And I just couldn't do it. As much as I would love to be able to give you all things, and even more to be able to support myself with writing, I'm having a hard time with the requirements.

I responded to the company that I have my personal Facebook page, and that I make that available to my readers who choose to send me a friend request. (Why you would want to subject yourself to a constant stream of my commentary on the minutiae of my life, I don't know, but there you go). They replied that no, the blog would have to have it's own page because I am "different and separate from [the blog]."

And that's kind of where they lost me. Because it's not separate. There are some people--even some well meaning friends--who believe that I am a "persona" when I write here, and am different in person.

While it's true that I often am different in person, it's not because I put on an act here. It's because I'm debilitatingly shy in person, and I also try not to purposefully offend people to their faces. (I much prefer to offend people with blanket statements on the internet.) And because I am a human being, I have facets of my personality that come out more around certain people. For example, someone might be comfortable doing pole dancing moves while singing children's church songs in front of some people, but would not be as comfortable doing that in front of others. Not that I know anyone who would do such a thing, but you know, hypothetically speaking.

So, what you get here is actually more me than the me you might get in person. Minus pole dancing to religious music.

Also, I don't want to be required to write a post about a product, even if I'm allowed to be honest about how I feel about the product.

Do you know how many blog posts I've read over the past couple of weeks about Hillshire Farms sausages? A lot. And they're from bloggers who are incredible writers. I respect their choice to earn a living, but I hate going to a blog and reading an oddly out of character post about cooking Hillshire Farms sausage for dinner, and then getting to the end and finding out it was a sponsored post. A few of those bloggers have started telling you up front that it's sponsored so at least you don't feel violated (by unexpected wieners) after reading it and discovering it was all an ad, but still.

Anyway, the point is, I consider this blog to be a look into my life--a way for me to interact without the constraints of shyness, and I'm not ready for it to be a billboard. But believe me, if I ever manage to marry myself a billionaire, It'll be pony rides and giant TVs for everybody.

Monday, August 15, 2011

Hide your wives, hide your kids.

This is the most disturbingly

accurate picture of Ben ever taken.

It's like he didn't even need the old-timey costume.

Friday, August 12, 2011

Back in the saddle.

That's me. On a horse. In 1976.

Check out the groovy bead curtain.

My parents were stylin'.

So, umm...long time no see, internets.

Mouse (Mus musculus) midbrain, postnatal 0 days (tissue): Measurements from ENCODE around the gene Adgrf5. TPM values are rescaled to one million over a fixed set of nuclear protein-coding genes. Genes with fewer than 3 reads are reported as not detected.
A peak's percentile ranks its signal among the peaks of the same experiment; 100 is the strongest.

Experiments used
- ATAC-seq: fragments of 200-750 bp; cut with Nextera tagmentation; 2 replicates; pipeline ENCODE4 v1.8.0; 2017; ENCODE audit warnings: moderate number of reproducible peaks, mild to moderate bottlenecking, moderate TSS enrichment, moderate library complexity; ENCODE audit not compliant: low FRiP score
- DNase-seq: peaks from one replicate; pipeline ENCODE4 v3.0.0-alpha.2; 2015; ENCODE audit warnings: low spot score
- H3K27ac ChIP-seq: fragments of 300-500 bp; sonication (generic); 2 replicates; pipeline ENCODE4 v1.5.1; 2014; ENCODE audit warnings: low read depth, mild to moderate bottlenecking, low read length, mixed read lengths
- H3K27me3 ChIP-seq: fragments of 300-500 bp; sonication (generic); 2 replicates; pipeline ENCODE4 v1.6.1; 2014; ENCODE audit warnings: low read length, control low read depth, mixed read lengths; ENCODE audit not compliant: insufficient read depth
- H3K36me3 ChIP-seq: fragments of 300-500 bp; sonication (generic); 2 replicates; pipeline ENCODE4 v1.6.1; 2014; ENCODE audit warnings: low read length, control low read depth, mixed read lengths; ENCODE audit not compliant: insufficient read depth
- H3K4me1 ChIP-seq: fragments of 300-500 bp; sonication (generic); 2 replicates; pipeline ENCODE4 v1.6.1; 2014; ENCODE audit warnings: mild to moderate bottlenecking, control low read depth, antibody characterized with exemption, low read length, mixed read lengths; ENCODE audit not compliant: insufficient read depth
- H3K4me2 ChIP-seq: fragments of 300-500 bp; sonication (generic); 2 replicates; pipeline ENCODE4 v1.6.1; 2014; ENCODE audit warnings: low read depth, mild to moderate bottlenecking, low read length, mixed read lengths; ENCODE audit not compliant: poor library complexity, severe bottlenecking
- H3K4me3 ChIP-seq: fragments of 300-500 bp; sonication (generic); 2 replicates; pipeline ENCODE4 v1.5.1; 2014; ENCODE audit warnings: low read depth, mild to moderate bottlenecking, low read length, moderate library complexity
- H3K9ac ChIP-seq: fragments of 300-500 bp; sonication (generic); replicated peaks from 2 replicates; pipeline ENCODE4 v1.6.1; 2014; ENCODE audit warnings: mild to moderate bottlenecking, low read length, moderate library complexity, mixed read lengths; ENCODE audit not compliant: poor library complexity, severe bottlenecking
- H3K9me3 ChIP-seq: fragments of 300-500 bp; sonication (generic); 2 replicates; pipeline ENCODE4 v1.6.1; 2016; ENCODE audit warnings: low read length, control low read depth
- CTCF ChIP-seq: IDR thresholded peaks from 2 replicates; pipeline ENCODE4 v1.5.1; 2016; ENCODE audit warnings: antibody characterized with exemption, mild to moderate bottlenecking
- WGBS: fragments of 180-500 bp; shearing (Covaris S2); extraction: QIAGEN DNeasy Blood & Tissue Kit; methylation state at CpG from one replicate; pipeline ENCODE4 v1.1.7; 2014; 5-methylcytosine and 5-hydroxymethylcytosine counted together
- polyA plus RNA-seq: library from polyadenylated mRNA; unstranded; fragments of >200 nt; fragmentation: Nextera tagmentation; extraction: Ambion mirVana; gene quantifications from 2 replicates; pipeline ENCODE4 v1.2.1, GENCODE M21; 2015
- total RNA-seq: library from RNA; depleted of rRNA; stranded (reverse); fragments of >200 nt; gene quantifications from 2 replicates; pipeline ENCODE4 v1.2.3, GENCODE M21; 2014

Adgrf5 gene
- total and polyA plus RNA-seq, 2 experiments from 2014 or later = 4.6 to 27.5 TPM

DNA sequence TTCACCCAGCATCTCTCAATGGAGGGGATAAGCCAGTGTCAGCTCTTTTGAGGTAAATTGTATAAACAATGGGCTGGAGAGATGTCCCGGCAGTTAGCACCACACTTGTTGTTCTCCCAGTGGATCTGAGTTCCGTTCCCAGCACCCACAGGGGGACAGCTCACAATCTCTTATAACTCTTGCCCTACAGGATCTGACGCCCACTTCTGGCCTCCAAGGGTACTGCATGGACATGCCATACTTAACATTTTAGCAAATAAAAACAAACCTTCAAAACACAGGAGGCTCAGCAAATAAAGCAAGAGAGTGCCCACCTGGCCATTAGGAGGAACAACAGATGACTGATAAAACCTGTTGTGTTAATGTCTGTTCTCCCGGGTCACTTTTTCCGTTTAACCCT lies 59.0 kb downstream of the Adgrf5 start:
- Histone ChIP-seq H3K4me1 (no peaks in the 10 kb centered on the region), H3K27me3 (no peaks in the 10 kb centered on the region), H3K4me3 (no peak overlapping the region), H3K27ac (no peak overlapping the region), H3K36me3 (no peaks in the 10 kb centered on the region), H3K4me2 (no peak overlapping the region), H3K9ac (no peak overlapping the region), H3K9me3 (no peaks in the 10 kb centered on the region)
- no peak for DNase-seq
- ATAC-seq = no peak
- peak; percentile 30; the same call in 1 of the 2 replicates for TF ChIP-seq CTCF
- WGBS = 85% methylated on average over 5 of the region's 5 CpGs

It's been a hard couple of weeks.

In case you missed it, my husband came home for his two weeks of R&R, and then went back to Afghanistan about a week and a half ago for another six months.

I know many of you reading this have been where I am. You've been through a long deployment. You're probably not surprised that I've been MIA for awhile. For the rest of you, let me try to explain.

Imagine that you haven't seen your spouse for around six months, and during that six months they've been in a place where people--some of them people you know--have died or been gravely injured. And even though you know your spouse is relatively safe, you also know that their living conditions are worse than you can probably imagine. Definitely worse than they tell you. And again, people have died.

But then they come home for two weeks! And it's glorious! You either go off on vacation, or visit family, or hole up at home, but whatever it is that you do, you put normal life on hold. Housework, errands, you name it. You do only what is absolutely necessary because you know you only get fifteen days, and even a confirmed OCD clean freak like myself doesn't want to squander any of it away cleaning toilets.

So, you spend your two weeks in a sort of suspended reality where there are no cares and few responsibilities, and oh--did I mention? You're not the one doing all the bedtimes and baths and discipline for those fifteen days.

And then the fifteen days end, and you go off to the airport and you kiss your spouse and wave goodbye and put them on a plane back to the place where people get killed and where you can't drink the water and where the stench is so overwhelming that you spent several days washing and Febreze-ing everything they brought home and it still smelled like human feces.

And you get home with your sad and angry kids and realize that all that stuff you put on hold for fifteen days is waiting for you.

And that you're back to shouldering the entire responsibility of parenting and all the crap (and vomit, and doctor appointments and back to school paperwork and homework battles) that comes with it.

And you spend a few days drowning in everything you have to do. But eventually you find your footing again and get your head back above water.

And that's where I am now. I'm still chin deep, and I think someone has been peeing in the pool, but I'm not drowning anymore.

Tuesday, August 9, 2011

The Beaver

I have no less than a million things swirling around in my head to write about, but I just haven't had time. I haven't even had time to post the guest posts people wrote for me.

You know the kind of busy where when you finally stop moving you immediately fall into a coma-like sleep wherever it is you sat down? Yeah. I've had a couple weeks worth of those. And it's not even fun busy. Just busy busy.

I'll be back soon, I swear.

In the mean time, here's a picture to tide you over. Make of it what you will.